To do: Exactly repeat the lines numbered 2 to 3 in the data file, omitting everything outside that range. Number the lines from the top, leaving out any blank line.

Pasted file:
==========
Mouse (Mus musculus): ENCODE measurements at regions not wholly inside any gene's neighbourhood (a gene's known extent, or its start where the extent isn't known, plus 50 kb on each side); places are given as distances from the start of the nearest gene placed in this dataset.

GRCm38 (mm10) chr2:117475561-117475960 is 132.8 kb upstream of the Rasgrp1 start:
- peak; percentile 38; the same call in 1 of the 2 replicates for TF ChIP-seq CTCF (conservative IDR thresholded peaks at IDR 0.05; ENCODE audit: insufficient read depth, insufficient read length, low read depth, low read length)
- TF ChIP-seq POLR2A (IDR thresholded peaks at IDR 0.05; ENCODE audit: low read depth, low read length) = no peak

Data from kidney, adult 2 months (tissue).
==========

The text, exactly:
GRCm38 (mm10) chr2:117475561-117475960 is 132.8 kb upstream of the Rasgrp1 start:
- peak; percentile 38; the same call in 1 of the 2 replicates for TF ChIP-seq CTCF (conservative IDR thresholded peaks at IDR 0.05; ENCODE audit: insufficient read depth, insufficient read length, low read depth, low read length)